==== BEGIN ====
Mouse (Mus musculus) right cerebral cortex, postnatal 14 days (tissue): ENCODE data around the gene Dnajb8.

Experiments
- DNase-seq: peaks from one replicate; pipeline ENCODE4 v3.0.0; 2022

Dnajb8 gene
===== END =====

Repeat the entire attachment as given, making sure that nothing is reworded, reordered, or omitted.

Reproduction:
Mouse (Mus musculus) right cerebral cortex, postnatal 14 days (tissue): ENCODE data around the gene Dnajb8.

Experiments
- DNase-seq: peaks from one replicate; pipeline ENCODE4 v3.0.0; 2022

Dnajb8 gene